CORNER BROOK A Bay of Islands fisherman says he won’t be surprised if fishers in this area defy the rules set out by the Department of Fisheries and Oceans when it comes time to catch halibut next year.
Alan Sheppard lives in York Harbour and fishes out of Little Port. He said the halibut fishery is a big part of the income of fishers around the Bay of Islands and Port au Port Bay, but the conditions they are being forced to work under are becoming more and more ridiculous.
Newfoundland fishers have 24 hours to set, catch and haul their gear. That 24-hour period is set by the Department of Fisheries and Oceans in consultation with the Fish, Food and Allied Workers Union.
“Down here we calls it a farce or a mockery,” said Sheppard.
Not only is it hard for the fishers to work within it, Sheppard said “it’s almost impossible for Fisheries to try and regulate it.”
This year, despite objections from fishers who were concerned about the weather, the season was set for 9 a.m. on June 26 to 9 a.m. on June 27.
Tuesday was a good day, so setting their lines was not a problem, but then a storm system moved in that made retrieval difficult.
“It was just a nightmare,” said Sheppard. “It was a southeast gale.”
He said fishers had no choice but to go out on the water as they had to get the fish.
Sheppard fishes with Garland Childs and Jeff Childs. On retrieval day they were accompanied by Jeff’s nine-year-old son Dawson.
“It wouldn’t fit for anyone to go out through the harbour, but we went.”
Sheppard said the winds in the area were “wicked” and comparable to those that occur in the Wreckhouse.
“They had to tie their dories down so they wouldn’t blow bottom up,” said Sheppard of fishers in some smaller boats.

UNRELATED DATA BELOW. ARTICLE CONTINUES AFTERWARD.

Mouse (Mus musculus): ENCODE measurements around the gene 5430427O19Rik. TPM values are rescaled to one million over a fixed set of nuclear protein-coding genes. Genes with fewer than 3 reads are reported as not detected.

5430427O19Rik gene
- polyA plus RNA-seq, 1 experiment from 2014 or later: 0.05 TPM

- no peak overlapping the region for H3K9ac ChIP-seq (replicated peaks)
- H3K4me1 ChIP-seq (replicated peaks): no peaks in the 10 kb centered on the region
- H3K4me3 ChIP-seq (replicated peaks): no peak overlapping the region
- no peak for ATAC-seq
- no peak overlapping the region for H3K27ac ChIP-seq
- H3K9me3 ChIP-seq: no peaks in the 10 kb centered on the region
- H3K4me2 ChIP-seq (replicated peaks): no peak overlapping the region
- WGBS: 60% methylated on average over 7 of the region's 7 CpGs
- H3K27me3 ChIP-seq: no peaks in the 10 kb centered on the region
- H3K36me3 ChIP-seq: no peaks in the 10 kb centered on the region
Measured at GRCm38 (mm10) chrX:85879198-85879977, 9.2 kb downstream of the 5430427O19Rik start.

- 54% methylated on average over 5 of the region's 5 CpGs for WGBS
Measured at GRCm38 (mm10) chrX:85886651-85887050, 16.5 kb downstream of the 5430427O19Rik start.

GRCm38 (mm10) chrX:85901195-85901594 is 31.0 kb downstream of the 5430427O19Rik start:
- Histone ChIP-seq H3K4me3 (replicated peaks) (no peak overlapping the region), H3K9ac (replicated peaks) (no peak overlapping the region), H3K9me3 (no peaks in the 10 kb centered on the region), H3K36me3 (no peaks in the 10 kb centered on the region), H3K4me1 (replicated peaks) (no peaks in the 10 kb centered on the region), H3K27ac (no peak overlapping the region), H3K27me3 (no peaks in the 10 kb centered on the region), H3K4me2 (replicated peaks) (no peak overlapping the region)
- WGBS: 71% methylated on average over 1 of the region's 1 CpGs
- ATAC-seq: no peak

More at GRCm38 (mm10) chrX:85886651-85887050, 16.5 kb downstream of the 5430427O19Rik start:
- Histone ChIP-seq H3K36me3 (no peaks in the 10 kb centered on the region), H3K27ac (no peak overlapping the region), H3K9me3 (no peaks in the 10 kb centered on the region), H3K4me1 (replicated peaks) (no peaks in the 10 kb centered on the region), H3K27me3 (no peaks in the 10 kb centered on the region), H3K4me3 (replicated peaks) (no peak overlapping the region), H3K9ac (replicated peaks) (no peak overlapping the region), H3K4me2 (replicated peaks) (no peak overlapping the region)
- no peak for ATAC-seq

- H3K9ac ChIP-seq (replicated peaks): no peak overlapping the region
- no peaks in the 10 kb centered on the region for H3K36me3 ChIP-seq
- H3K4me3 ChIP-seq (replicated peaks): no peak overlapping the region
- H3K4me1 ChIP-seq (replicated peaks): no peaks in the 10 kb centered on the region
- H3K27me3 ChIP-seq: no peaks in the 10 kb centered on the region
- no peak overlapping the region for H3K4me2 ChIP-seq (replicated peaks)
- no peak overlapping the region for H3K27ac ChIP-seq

With conditions what they were, DFO granted the fishers an extension, giving them until 2 p.m. to haul their gear.
Sheppard was lucky and able to do that, but many more weren’t.
He said anyone hauling gear after that were told by DFO enforcement officers patrolling the sea to cut their catch free. Some lost whole catches, valued at up to $3,500.
Sheppard spoke with a DFO enforcement officer on Thursday and told him what DFO did to the fishers was absolutely wrong.
“What they should have done, even if they had to just do it for this area, was give the fishermen another two, three hours to retrieve their gear,” he said.
“The gear wasn’t fishing anymore,” said Sheppard, so the extra time would not have meant any extra catch.
Sheppard said after the gear goes overboard whatever catch you’re going to get will occur within an hour or two.
“Once the bait is gone that’s it,” he said.
“They weren’t poaching. They weren’t throwing bait in the gear. They were just waiting for the wind to drop and retrieve their gear and take their fish home and sell it.”
Instead, he said they were made feel like “criminals” by enforcement officers who stood in their boats with their hands on their sidearms who remained close to the boats until all the gear was cut.
Sheppard said local fishers are really at the mercy of DFO when it comes to the fishery. They can’t take a chance to set or haul gear early because they might be charged and they are putting their lives at risk by going out in bad weather.
“You should be able to go catch a fish when you’re comfortable to go catch a fish.”
At the same time, he said, Quebec fishers have a bigger piece of the quota and can fish for longer.
He also has issue with the size of the quota because of the amount of fish out there.
“There’s more fish now than what was ever seen.”
Sheppard expects there will be a lot of meetings on this over the winter and thinks things will be different next year.
“DFO had the last kick at the can at this one.”
He said fishers will be going out for longer than 24 hours.
“DFO can come if they like, but I’d say there’ll be fishermen going on the water.”